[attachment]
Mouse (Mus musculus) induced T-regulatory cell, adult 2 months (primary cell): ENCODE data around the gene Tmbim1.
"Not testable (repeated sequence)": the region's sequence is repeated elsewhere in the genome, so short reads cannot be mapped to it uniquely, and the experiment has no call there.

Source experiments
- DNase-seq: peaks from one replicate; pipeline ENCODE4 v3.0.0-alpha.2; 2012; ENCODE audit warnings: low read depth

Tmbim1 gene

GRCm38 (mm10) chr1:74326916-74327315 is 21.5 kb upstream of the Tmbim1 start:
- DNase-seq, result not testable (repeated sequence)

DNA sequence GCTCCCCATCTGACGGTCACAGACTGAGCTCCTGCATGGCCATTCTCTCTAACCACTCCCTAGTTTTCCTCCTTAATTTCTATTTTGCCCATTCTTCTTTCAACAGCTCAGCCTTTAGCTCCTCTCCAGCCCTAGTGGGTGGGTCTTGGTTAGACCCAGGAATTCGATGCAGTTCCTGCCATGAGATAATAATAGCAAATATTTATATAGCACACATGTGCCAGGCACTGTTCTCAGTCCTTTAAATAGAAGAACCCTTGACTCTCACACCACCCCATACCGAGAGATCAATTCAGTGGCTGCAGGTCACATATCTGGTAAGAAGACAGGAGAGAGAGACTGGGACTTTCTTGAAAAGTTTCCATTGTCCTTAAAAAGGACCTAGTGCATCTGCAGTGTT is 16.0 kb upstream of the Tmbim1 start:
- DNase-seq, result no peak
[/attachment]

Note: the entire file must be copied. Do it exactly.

Mouse (Mus musculus) induced T-regulatory cell, adult 2 months (primary cell): ENCODE data around the gene Tmbim1.
"Not testable (repeated sequence)": the region's sequence is repeated elsewhere in the genome, so short reads cannot be mapped to it uniquely, and the experiment has no call there.

Source experiments
- DNase-seq: peaks from one replicate; pipeline ENCODE4 v3.0.0-alpha.2; 2012; ENCODE audit warnings: low read depth

Tmbim1 gene

GRCm38 (mm10) chr1:74326916-74327315 is 21.5 kb upstream of the Tmbim1 start:
- DNase-seq, result not testable (repeated sequence)

DNA sequence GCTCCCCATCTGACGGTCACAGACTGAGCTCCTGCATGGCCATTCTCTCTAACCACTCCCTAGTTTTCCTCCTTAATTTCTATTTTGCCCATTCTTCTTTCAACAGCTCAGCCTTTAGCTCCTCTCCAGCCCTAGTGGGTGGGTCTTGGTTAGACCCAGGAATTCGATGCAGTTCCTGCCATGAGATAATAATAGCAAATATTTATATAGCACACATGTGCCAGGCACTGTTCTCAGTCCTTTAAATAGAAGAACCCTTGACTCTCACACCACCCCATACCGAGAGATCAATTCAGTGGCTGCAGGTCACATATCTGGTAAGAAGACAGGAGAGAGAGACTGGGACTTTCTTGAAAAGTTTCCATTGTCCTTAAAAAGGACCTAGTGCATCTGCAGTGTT is 16.0 kb upstream of the Tmbim1 start:
- DNase-seq, result no peak